My First Impressions with Research

Hi everyone, my name is Kuang and I am a second year physics student at UCSB. I was fortunate enough to be selected as one of the EUREKA! interns to get a taste of the life as a researcher at an early stage of my college career. I am working in Dr. Megan T. Valentine’s lab under the Department of Mechanical Engineering this summer and my research project is to study the mechanical properties of microtubules.

As a physics major, I have grown used to take problems apart and look at the underlying fundamental principles in order to tackle the problems systematically. So, when I first started my project, I thought that my experiments would go smoothly without any trouble as they would in theory. By the end of the first week, I had proven myself to be wrong. There were many factors that I did not put into consideration while running the experiments in my head. I learned that not everything would be 100% perfect and that sometimes the things that seem relatively easy to accomplish in theory can be quite hard to accomplish in a laboratory environment.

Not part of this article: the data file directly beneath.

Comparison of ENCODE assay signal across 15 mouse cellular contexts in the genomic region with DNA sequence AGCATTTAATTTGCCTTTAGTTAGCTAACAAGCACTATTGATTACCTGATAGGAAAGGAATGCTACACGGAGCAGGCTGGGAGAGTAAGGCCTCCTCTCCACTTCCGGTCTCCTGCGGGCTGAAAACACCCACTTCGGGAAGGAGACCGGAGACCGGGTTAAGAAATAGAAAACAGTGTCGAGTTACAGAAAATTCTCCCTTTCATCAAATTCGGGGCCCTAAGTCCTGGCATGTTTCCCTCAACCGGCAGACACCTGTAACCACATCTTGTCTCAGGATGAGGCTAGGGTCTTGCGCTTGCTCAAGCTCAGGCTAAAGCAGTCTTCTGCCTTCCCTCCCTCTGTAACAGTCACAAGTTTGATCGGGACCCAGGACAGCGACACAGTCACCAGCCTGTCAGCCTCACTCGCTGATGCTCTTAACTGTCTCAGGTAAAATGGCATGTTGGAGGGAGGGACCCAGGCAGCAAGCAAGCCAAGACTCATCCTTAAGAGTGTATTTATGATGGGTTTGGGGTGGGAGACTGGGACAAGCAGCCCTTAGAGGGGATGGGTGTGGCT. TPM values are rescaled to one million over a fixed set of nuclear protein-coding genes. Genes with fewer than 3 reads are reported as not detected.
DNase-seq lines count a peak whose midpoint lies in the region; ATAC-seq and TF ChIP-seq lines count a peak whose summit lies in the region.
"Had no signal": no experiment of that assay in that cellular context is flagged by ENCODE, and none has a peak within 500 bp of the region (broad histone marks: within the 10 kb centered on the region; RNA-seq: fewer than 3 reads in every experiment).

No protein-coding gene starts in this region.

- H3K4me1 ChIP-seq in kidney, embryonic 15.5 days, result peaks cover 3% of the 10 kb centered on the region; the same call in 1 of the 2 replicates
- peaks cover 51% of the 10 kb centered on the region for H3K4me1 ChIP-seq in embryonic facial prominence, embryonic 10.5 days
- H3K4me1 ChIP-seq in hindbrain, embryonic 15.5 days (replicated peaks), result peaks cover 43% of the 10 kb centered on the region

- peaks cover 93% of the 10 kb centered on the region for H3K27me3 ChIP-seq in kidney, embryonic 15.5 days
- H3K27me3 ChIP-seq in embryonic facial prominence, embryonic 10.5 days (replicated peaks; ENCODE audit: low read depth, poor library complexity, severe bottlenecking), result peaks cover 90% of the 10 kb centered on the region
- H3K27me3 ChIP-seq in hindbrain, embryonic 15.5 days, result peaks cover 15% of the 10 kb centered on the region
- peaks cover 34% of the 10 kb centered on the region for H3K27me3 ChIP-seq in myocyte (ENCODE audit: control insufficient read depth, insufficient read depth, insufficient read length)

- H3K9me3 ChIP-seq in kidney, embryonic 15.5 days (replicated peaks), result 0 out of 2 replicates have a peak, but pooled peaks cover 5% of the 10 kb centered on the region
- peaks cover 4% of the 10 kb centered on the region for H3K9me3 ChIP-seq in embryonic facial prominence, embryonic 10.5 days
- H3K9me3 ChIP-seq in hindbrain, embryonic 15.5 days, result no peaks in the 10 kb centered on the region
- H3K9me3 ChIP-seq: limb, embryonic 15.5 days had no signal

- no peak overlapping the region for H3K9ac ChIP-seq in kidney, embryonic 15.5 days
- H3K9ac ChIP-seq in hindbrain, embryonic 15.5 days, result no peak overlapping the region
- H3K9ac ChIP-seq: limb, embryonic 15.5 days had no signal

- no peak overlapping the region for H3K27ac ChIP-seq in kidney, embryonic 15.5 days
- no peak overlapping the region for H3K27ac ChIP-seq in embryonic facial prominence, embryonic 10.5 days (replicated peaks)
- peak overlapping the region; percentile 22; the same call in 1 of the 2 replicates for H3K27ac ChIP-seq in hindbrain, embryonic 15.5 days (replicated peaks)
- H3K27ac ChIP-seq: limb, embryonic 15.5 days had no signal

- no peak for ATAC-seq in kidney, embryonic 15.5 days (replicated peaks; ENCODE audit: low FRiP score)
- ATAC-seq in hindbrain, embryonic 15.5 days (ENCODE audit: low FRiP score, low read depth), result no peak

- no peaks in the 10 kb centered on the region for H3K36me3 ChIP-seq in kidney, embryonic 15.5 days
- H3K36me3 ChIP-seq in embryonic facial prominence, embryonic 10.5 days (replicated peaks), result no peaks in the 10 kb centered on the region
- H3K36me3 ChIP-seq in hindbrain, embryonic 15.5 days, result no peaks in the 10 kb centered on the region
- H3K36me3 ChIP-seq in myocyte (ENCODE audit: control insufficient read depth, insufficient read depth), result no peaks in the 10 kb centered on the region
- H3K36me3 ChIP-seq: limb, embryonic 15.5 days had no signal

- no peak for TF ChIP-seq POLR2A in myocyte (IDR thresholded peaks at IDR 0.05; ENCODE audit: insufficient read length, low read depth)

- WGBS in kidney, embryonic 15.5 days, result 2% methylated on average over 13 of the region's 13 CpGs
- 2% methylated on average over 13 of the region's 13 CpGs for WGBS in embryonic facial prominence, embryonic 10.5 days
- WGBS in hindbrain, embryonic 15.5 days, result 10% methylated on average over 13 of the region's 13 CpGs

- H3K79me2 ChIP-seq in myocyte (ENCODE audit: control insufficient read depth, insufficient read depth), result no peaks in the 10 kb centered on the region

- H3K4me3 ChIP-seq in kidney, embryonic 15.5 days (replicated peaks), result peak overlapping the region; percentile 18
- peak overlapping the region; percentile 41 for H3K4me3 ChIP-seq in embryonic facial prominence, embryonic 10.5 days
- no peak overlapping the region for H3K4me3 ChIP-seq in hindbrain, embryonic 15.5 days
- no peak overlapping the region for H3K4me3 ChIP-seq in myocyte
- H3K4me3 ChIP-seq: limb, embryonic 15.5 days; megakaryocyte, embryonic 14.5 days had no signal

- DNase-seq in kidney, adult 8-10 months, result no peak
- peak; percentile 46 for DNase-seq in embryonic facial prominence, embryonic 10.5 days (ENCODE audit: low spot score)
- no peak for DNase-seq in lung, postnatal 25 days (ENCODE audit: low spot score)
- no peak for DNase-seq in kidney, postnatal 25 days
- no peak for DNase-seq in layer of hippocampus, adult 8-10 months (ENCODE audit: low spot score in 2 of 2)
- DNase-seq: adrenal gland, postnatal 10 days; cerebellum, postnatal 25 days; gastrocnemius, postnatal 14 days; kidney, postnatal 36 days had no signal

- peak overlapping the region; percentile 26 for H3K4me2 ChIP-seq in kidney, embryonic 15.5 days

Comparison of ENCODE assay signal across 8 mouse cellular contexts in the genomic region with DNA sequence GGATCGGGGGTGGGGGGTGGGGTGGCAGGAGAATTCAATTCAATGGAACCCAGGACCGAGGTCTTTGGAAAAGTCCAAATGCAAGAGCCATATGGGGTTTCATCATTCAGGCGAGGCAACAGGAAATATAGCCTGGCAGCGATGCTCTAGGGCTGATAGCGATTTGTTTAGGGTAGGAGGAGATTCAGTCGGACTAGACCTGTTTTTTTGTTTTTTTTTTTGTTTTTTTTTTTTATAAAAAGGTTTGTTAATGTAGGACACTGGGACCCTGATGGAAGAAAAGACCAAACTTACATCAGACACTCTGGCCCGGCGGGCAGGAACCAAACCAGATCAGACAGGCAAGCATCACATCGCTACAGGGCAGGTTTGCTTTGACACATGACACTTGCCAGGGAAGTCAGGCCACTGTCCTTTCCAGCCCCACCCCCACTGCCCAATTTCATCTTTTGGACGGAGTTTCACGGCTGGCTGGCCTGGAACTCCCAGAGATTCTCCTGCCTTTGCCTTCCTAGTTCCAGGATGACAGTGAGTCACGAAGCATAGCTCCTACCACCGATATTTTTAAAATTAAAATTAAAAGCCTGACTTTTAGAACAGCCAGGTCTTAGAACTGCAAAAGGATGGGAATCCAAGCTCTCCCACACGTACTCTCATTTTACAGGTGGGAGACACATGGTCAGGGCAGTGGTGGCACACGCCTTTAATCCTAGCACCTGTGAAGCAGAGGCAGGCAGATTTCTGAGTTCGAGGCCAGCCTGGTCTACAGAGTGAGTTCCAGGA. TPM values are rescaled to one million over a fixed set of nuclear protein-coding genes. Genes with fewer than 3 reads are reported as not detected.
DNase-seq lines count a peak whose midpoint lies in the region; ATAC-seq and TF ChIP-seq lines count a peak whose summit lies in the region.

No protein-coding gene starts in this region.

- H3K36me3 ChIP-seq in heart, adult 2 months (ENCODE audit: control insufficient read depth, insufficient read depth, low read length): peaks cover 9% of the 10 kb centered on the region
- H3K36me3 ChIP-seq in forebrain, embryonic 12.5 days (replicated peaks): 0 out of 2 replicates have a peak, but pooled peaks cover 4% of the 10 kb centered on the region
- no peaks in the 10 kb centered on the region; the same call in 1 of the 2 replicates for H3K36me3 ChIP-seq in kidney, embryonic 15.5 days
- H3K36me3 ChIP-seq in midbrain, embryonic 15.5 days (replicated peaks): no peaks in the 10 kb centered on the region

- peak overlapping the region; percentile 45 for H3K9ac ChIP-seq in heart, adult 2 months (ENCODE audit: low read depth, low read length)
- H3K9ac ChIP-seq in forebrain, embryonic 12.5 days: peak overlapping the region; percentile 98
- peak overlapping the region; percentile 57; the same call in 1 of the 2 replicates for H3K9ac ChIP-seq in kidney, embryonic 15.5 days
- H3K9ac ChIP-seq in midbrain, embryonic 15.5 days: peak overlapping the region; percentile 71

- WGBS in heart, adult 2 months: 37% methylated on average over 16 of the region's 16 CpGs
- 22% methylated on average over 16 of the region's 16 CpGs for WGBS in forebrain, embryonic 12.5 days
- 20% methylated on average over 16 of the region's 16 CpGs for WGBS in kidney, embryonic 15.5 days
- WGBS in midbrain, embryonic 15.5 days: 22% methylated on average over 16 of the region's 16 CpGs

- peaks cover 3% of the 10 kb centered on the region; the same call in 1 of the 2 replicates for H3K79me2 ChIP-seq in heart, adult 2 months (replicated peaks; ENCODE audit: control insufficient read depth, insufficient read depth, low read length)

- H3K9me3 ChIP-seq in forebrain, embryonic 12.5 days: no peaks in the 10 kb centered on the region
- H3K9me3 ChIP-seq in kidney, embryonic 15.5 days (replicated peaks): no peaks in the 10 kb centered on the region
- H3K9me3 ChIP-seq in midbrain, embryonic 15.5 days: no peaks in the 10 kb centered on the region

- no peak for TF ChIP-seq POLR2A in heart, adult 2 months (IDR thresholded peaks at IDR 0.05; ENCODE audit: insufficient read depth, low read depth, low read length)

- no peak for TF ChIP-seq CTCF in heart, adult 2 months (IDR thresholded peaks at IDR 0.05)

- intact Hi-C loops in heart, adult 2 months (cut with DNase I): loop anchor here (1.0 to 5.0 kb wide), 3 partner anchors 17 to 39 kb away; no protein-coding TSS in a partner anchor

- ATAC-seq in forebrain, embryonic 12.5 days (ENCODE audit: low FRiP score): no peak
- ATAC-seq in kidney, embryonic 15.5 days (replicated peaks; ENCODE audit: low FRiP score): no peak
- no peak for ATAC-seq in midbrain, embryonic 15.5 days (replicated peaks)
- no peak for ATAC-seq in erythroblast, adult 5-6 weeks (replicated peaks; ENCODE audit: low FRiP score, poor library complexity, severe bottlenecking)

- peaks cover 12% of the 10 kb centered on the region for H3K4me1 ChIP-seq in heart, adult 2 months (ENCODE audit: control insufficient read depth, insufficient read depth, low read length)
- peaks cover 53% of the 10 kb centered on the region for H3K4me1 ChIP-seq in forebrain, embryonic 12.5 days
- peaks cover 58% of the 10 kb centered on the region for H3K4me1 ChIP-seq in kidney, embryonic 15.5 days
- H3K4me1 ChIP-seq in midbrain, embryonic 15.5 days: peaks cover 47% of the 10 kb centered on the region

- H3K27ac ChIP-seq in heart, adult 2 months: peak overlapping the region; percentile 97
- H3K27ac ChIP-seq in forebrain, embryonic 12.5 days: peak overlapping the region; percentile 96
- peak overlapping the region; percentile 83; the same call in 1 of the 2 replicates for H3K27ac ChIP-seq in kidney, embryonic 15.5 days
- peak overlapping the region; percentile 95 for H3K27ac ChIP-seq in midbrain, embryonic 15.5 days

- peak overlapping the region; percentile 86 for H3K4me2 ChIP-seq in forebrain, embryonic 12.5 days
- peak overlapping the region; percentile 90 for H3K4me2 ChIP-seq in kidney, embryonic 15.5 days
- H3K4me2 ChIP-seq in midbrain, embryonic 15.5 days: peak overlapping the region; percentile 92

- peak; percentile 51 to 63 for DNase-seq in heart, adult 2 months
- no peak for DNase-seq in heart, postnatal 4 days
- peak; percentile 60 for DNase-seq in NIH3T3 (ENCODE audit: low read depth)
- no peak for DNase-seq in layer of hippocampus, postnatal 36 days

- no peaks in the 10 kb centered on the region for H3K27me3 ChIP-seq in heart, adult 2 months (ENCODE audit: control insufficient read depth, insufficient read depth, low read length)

Even though I’ve made countless mistakes while conducting experiments, the whole research experience has been a very precious and pleasant learning experience to me. I love seeing my knowledge on the subject matter grow and seeing my lab skills improve everyday. Research allows me to learn the freshest discoveries and breakthroughs in some of the most novel fields of science and engineering that one cannot find in textbooks. With that being said, if you are someone who is willing to face many intellectual challenges in order to answer the questions that are critical to humanity, research is definitely something that you want to be involved in!

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If a picture is worth a thousand words… then a movie is worth…

microtubules

 

We study the stiffness of microtubules by taking movies of microtubules and analyzing their fluctuations.

Kuang Wei

Kuang Wei is a fourth year student majoring in Physics. He is interested in the development of novel technology and all kinds of fascinating physics topics.